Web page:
Through an examination of cases filed in Chancery under the Law of Charitable Uses and local documents from the Lincolnshire Archives, this article explores how schools in Lincolnshire functioned as charitable institutions in the early modern period. The historiography of education in early modern England has focused almost exclusively on the nature of the curriculum and on the number of schools founded during the period. Instead, this research is concerned with how existing schools were governed and maintained, problems experienced or caused by administrators, and how that governance fit into the structure of local Lincolnshire communities. It also reveals change over time in attitudes towards charities and the development of the legal language of trust, shedding light on changes in culture and governance in the seventeenth and early eighteenth centuries.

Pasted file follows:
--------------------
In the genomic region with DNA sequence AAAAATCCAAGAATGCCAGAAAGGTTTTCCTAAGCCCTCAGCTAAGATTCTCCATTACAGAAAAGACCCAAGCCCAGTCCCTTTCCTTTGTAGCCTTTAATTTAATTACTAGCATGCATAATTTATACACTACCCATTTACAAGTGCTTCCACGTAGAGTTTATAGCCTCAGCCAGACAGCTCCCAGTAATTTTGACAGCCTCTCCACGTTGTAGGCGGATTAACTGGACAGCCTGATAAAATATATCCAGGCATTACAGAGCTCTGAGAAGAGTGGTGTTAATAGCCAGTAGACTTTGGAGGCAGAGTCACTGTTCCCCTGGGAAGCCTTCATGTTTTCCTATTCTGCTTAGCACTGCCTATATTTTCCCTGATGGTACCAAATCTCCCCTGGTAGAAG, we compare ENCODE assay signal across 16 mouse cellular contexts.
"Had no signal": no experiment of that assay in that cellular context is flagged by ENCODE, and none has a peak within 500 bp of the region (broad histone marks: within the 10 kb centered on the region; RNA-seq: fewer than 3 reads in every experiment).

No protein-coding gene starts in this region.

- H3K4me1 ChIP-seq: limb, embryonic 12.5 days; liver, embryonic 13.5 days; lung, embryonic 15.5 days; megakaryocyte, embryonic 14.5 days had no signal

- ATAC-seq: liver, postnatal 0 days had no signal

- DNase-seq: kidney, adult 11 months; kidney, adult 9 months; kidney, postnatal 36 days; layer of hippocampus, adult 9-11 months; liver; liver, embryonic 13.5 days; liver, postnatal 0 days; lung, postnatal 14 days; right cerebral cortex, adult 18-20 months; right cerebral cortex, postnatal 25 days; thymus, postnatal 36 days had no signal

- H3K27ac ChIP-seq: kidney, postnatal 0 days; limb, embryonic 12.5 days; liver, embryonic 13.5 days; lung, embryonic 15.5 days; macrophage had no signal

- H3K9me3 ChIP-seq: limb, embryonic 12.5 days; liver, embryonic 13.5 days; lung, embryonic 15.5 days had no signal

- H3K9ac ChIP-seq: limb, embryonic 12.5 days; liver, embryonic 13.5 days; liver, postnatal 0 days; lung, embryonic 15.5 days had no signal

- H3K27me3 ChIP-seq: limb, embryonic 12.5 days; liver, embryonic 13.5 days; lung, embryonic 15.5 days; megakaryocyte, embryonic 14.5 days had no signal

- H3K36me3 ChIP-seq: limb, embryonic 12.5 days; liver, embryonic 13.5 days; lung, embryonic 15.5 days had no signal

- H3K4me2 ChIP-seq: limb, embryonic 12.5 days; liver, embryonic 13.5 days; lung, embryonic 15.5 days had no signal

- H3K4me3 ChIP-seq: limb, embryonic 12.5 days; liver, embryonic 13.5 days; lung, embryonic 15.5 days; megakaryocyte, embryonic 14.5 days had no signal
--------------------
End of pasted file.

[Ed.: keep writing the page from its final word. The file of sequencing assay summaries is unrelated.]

|Number of pages||18|
|State||Published - Jan 2 2019|
- Early modern